The Parent 'Hood
Is it OK to say 'because I said so'?
One parent uses 'because I said so' a lot. Other parent hates it.
Does your spouse use "because I said so" with your children, even though you hate it? (Buccina Studios Photodisk photo / November 9, 2011)
Parent advice (from our panel of staff contributors):
If it's clear to you that they already know why, and it's a challenge to your authority or a trick to buy time, it's OK to cut off the discussion. I have resorted to "because I said so." But then I feel like I'm 8, and worse, I've just lost an argument to an 8-year-old. The victory is hollow.
Sometimes, a quick and even "Why do you think?" throws the ball back in their court, and in my experience it can end there. And sometimes I take time to play the game, answer every why, and steer the outcome to very dire circumstances. "So, sweetie, unless you'd like to have everyone at school tomorrow staring at the soft green fuzzy mold on your teeth, I think you should go up and brush. Reeeally well. OK? OK."
— Michael Zajakowski
A good parent is always talking to his/her child, explaining, coaching, laughing, helping and disciplining. In the best-case scenario, the conversation at hand would not happen in a vacuum, out of the blue. The child will have been told/advised/warned about what's OK and what isn't.
The "I said so" comes after a fair amount of explanation regarding consequences — like not riding a bike without a helmet. You need to share some unhappy consequences or outcomes of an activity. If the child persists (insert personal tolerance level here), "Because I said so" is perfectly acceptable.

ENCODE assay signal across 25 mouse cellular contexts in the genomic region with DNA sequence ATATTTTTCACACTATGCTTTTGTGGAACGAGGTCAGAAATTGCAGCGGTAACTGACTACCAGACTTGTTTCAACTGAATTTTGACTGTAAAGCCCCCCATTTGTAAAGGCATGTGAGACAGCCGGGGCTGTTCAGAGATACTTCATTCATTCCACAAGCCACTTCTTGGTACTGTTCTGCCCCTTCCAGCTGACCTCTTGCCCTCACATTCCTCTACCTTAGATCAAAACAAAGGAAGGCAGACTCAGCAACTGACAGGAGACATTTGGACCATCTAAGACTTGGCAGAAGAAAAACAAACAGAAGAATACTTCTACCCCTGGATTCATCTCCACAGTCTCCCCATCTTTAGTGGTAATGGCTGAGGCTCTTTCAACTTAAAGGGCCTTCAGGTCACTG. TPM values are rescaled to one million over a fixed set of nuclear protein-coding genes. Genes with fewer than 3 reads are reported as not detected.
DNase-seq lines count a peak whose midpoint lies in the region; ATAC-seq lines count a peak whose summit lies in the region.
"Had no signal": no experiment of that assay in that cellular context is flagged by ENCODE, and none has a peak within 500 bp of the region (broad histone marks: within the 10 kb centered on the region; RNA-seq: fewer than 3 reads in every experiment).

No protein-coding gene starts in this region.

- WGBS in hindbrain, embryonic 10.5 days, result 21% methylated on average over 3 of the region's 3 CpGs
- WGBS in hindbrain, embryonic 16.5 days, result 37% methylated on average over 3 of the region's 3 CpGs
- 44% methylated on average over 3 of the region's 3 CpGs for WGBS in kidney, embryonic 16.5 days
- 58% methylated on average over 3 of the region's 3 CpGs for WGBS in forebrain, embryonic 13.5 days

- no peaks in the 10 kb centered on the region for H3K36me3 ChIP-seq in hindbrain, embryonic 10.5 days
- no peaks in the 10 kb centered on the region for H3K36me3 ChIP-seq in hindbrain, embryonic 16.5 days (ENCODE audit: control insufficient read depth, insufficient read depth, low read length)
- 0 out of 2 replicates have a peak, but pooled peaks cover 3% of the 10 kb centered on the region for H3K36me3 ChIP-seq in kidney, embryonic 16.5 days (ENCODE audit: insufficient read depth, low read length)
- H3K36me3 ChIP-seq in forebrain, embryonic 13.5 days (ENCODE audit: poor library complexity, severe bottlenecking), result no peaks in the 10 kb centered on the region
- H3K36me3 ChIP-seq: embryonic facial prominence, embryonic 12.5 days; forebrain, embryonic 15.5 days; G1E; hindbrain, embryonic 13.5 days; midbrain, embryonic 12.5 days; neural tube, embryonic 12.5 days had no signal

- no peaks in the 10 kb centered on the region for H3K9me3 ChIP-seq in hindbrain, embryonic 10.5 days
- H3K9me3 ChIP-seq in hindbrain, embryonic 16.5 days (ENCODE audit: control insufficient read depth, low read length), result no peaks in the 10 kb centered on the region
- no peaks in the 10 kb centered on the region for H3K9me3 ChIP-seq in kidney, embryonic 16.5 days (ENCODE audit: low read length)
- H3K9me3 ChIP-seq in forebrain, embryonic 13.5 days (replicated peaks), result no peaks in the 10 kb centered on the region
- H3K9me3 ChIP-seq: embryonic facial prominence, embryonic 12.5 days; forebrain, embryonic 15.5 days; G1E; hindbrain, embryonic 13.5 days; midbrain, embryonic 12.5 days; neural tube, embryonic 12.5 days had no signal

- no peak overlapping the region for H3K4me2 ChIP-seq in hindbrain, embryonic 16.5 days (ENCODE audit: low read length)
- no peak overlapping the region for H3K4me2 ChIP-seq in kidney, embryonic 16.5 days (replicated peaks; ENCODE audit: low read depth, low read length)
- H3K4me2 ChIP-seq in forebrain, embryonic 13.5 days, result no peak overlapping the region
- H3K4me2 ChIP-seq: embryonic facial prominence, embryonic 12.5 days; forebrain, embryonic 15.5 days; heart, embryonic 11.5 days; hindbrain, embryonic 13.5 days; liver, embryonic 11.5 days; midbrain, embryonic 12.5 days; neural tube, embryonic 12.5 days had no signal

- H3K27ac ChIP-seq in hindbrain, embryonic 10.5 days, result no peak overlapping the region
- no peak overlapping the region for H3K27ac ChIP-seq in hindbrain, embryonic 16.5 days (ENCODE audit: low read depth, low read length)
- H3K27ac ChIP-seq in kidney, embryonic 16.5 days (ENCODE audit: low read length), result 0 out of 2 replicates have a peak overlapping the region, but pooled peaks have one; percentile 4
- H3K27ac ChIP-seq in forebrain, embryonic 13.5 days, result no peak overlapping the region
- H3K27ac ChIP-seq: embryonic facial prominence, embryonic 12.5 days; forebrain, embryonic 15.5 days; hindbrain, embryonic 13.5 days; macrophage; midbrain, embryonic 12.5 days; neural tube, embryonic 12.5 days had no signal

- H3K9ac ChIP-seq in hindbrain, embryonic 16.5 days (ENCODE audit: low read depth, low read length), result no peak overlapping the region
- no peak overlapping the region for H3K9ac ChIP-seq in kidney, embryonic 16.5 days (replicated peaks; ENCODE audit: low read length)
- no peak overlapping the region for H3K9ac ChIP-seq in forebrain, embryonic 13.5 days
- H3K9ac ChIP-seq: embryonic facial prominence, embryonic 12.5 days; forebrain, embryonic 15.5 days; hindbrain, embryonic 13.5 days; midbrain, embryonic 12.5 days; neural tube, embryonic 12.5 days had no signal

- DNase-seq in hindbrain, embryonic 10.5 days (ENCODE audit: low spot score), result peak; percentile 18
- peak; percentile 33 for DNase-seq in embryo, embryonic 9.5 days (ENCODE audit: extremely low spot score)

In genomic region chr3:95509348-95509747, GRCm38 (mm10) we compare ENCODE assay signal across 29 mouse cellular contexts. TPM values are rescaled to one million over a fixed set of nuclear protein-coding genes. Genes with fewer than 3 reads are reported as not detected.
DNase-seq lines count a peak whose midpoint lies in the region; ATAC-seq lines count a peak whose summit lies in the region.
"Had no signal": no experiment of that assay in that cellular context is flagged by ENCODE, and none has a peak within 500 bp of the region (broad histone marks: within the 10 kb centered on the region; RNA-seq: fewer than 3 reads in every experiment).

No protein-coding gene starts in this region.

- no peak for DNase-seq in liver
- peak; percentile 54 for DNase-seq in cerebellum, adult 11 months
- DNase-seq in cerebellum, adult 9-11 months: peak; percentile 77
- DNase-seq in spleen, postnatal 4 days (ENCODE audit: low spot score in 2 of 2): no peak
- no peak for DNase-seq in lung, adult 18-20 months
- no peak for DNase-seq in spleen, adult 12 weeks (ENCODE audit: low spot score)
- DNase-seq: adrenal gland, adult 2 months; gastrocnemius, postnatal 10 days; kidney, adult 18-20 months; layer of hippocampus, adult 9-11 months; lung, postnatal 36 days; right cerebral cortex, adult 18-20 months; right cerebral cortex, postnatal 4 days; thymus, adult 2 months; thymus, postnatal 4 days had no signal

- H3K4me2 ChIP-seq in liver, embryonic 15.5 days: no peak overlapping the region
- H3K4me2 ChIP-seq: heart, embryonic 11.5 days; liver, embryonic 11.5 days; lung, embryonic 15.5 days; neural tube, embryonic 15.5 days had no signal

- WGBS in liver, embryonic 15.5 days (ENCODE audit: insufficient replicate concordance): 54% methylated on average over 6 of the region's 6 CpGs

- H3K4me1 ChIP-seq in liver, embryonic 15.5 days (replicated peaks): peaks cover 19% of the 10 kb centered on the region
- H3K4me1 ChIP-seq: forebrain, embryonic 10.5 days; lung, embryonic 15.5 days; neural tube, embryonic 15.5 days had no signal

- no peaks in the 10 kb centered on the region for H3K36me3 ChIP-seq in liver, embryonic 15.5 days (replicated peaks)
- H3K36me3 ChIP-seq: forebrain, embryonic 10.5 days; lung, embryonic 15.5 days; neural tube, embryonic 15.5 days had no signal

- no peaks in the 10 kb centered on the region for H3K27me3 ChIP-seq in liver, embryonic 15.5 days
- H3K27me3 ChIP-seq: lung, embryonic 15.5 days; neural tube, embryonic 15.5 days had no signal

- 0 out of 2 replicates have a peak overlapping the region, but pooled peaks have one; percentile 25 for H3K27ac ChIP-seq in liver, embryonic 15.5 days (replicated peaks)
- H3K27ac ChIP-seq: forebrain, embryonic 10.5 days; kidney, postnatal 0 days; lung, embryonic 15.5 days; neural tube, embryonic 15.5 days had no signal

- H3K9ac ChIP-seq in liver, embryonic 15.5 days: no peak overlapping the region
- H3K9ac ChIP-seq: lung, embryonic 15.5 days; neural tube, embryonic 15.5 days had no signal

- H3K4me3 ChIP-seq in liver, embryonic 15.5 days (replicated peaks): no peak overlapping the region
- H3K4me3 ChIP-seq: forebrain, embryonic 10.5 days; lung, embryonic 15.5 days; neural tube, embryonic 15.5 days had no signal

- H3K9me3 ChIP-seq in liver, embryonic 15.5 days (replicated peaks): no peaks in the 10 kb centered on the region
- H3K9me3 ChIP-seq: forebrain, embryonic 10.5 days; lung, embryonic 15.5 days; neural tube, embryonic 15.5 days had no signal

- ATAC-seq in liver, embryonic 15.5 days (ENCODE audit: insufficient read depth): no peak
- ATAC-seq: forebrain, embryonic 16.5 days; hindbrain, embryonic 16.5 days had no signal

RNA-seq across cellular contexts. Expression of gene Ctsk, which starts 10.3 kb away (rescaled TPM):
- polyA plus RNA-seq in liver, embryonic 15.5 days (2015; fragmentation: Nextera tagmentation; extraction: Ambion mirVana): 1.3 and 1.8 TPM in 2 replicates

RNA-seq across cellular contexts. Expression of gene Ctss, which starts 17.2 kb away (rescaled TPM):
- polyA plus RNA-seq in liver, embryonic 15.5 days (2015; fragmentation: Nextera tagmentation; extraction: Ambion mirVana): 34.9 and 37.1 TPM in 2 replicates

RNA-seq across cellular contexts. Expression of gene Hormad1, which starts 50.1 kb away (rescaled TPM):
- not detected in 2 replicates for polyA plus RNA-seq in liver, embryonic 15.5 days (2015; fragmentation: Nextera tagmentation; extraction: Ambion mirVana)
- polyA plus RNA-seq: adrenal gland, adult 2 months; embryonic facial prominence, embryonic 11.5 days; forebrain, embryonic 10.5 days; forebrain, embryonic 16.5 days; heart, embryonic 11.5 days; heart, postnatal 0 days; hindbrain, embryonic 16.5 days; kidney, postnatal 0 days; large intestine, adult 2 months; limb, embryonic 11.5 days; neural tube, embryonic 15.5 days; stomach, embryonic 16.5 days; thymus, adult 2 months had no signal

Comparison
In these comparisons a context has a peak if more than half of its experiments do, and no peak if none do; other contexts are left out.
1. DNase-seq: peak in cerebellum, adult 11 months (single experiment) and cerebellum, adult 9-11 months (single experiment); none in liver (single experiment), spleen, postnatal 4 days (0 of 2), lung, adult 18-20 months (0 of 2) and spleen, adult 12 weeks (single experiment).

— Denise Joyce
This is a great time to invoke the mantra of positive-discipline guru Jane Nelsen: Be firm and kind.
"Often parents get the firm part or the kind part, but either one is not helpful alone," says Nelsen, author of several parenting manuals, including "Positive Discipline A-Z: 1001 Solutions to Everyday Parenting Problems" (Three Rivers Press).
"Because I said so" is certainly firm, and may actually get your child to cease with the questions and follow orders. But it's not likely teaching her to respect you — or to behave respectfully in return.
Instead of focusing solely on the here and now, you and your spouse should ask yourselves what you want, ultimately, to teach your child.
"Right now, parents often want whatever needs to be done, to be done," says Nelsen. "But long term you want your child to feel valued, to be respectful, to learn cooperation, to know that things need to be done and they can't just be a parasite who gets without giving."
That takes some explaining. And modeling.
"Example is the best teacher," Nelsen says.
"'Because I said so' — What kind of example is that? Not one that teaches self-discipline and respect and responsibility. Not one that invites kids to think."
And teaching kids to think for themselves will pay dividends.
"If you want your kids to just obey, and all you teach them is obedience, watch out when they become teenagers," Nelsen says. "If they've learned to become obedient to the people they care about and respect most, guess who they care about and respect most as teenagers? Their peers. And if all they've learned is to do what other people tell them to do — they haven't learned to question, they haven't learned to make their own decisions — they will obey those peers."
Got a solution?
Your teen has the next 20 years meticulously mapped out. Except for time for fun. Can you force a teenager to stop and smell the roses? Email us at firstname.lastname@example.org. Find "The Parent 'Hood" page on Facebook, where you can post your parenting questions and offer tips and solutions for others to try.